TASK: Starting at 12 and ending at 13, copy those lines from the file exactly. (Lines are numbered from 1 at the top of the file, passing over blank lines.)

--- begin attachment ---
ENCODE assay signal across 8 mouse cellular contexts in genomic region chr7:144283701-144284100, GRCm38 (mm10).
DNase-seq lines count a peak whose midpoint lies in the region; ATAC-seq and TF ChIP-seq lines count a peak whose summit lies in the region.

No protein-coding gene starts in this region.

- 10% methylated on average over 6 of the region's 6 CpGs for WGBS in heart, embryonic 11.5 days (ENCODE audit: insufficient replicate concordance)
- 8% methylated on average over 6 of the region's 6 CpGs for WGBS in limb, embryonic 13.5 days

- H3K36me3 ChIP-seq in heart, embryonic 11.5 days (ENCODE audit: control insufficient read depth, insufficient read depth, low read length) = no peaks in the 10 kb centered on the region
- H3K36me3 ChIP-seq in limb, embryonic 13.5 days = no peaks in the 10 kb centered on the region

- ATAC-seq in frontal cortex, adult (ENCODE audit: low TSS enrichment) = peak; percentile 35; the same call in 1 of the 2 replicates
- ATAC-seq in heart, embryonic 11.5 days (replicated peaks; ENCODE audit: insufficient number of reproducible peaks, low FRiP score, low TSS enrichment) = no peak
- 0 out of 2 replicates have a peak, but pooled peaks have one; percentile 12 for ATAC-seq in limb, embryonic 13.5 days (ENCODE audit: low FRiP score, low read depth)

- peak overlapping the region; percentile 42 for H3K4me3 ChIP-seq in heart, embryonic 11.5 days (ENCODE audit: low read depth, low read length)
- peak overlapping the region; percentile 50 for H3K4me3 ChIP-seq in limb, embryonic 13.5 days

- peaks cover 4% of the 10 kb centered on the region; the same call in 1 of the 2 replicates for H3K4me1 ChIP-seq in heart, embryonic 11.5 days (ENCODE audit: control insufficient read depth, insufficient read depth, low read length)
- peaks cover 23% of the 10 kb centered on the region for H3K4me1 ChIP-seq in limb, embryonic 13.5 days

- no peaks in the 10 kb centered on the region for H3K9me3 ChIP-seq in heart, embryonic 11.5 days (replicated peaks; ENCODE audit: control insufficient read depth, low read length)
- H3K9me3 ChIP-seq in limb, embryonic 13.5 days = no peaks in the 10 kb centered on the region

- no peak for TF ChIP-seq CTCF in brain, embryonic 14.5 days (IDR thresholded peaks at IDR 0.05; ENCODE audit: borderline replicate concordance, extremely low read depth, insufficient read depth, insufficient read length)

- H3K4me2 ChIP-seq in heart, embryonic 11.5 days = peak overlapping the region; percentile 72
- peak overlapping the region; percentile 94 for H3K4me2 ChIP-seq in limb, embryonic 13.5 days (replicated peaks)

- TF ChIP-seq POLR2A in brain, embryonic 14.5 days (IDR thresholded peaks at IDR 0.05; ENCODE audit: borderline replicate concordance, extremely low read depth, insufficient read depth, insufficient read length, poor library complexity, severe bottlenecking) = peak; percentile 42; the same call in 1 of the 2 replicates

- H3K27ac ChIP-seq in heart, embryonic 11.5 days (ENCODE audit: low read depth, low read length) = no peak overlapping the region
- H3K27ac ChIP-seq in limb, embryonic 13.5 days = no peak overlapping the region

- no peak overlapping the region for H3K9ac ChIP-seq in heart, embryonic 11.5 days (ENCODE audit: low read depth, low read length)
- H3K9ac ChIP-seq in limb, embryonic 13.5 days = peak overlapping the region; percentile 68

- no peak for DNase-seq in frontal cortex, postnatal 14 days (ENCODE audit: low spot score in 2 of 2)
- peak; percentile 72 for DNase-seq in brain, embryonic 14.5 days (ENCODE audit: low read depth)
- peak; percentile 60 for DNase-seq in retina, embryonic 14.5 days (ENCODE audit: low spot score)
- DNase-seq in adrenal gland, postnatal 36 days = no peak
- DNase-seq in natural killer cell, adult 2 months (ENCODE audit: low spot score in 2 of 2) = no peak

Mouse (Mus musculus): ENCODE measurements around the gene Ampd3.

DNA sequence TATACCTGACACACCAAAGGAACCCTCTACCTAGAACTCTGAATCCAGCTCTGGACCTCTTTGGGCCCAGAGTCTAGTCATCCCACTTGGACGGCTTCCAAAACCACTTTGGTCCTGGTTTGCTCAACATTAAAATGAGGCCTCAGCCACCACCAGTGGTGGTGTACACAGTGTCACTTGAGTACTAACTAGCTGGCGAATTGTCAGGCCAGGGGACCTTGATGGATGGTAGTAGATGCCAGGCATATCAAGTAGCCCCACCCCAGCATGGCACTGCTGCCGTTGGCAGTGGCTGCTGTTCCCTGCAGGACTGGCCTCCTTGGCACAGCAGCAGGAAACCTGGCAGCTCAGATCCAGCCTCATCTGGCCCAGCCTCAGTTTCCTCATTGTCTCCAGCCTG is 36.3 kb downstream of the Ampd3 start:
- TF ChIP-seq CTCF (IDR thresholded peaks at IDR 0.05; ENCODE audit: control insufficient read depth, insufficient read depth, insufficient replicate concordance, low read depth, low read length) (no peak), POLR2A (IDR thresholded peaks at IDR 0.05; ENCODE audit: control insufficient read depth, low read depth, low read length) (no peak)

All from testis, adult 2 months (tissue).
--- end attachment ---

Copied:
- peak overlapping the region; percentile 50 for H3K4me3 ChIP-seq in limb, embryonic 13.5 days

- peaks cover 4% of the 10 kb centered on the region; the same call in 1 of the 2 replicates for H3K4me1 ChIP-seq in heart, embryonic 11.5 days (ENCODE audit: control insufficient read depth, insufficient read depth, low read length)